Thursday, August 4, 2016
Tudor WICKREMARATCHI: Remembered by Dr Nihal D Amerasekera
Although we joined the Medical Faculty together I came to know Tudor more closely during our internship in Kurunegala. We worked together in Surgery with Dr N Rasiah for 6 months. He was caring and kind to his patients and had great empathy for the poor village folk of the Wanni. He had the tremendous gift and ability to speak to them in the same village jargon. Tudor was a wonderfully helpful colleague and I too had the privilege of covering up for him when he had a particularly heavy night, sometimes at work and occasionally in the clubs and bars in the town. He showed tremendous loyalty to his firm and colleagues during the heavy workload and intensity of internship.
Tudor lived in Ambaruk Sevana, which was an old walauwwa gone into decline. This was acquired by the hospital and refurbished as HO’s quarters. It was ideally located in a coconut estate. Being at a distance from the hospital their frequent parties and nightly sing-songs did not disturb the peace. The Medics in those days lived up to their hard working hard drinking image. He was our very own CT Fernando who sang those famous songs deep into the night often dripping with emotion. We were young in those days and amazingly the public forgave our misdemeanours or so it seemed. His bosom pal was Asoka (AP) Gunatilleke from the Peradeniya batch. They organised the fun at Ambaruk Sevana in that magical year of internship. Sadly Asoka too passed away 2 years ago after a successful career in New Zealand.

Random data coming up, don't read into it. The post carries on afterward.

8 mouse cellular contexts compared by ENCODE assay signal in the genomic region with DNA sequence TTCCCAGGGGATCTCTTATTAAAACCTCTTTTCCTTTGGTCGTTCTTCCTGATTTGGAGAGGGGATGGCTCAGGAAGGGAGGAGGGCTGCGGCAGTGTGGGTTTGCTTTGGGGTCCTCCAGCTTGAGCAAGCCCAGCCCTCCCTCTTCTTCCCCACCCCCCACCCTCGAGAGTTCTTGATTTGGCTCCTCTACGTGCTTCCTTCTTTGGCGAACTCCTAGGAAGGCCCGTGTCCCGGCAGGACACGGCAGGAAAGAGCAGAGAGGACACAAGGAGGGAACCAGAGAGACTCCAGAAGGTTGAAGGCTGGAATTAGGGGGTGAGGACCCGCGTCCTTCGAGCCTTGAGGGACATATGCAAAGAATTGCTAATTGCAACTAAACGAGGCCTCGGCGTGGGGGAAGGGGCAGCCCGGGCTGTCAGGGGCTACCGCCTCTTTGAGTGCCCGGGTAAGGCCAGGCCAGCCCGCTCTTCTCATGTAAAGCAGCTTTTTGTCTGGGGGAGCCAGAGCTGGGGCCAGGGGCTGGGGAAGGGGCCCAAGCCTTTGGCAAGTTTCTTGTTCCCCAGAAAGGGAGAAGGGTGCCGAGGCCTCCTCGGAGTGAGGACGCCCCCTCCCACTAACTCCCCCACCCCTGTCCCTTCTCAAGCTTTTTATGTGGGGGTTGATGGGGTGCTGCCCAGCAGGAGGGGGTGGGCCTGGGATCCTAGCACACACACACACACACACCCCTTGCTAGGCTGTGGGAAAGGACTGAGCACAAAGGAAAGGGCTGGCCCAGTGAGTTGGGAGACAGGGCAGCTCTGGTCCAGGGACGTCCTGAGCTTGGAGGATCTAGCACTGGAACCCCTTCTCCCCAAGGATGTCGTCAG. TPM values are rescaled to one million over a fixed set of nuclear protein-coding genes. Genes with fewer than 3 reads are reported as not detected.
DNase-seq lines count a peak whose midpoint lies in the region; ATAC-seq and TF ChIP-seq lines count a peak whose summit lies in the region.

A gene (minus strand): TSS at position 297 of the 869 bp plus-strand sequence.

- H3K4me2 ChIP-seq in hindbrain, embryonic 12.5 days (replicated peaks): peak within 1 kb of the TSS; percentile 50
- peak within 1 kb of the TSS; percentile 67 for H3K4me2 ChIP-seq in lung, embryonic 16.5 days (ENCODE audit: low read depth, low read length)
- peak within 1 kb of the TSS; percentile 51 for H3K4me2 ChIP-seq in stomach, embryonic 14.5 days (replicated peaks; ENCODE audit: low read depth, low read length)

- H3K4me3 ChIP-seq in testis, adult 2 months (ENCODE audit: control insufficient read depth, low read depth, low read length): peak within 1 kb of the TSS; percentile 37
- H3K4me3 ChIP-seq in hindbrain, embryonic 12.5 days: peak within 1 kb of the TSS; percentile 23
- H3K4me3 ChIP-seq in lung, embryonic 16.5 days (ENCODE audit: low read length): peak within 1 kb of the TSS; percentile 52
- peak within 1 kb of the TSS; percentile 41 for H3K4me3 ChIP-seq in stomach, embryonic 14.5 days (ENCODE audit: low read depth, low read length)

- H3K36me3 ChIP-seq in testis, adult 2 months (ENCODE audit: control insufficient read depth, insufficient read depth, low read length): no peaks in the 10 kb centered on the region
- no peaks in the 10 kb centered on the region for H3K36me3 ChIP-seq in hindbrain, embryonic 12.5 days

During those happy days in Kurunegala he fell in love and married a fellow intern from Peradeniya. After internship he was posted to Dambulla as DMO. During this time I was AJMO Kurunegala seconded from the OPD. On many occasions I met up with Tudor in Dambulla while on duty. He never failed to invite me to his lovely DMO’s bungalow after work. Often even before I sat down he opened the bottle of amber nectar.
Tudor came into prominence in our batch when he apparently threatened to let loose the Maradana thugs on those who ragged us. He boasted at the time he had connections to the Colombo underworld but this perhaps was just tall-talk. Tudor was well versed in the art of exaggeration. But all through the Faculty days he was a gentleman and kept on the straight and narrow. He was lively, entertaining and humerous. He made a tremendous contribution to the life of that great institution. He always remained a kind, generous and loyal friend. Tudor joined in the fun and frolic that was endemic in our batch. Tudor was a member of the Bloemfontein hostel that had a macho image during our years in medical school.
He too emigrated to the UK around 1974 and specialised in Histopathology. Here I met him just the once while visiting Dr Titus Perera in London. He was then his usual happy self but much subdued by the passage of years, building up a career and bringing up his family. I nearly fell off the chair when he refused a drink. Tudor worked in Bristol as a pathologist where he was greatly respected. One of his daughters is a Consultant Neurologist in Southampton. I am reliably informed he had a fatal heart attack while playing golf in 2011. Some would say there is no better way to go than when doing what you enjoy. I was deeply saddened to hear the news. Even now when I hear a CT Fernando song I am reminded of Tudor. I can still picture his tall, dark figure dressed in all white wearing a broad smile. His loud laughter and cheeky grin are memories for us all.
Tudor, passed away on November 5, 2005 aged 66.
May he reach the Ultimate Bliss of Nirvana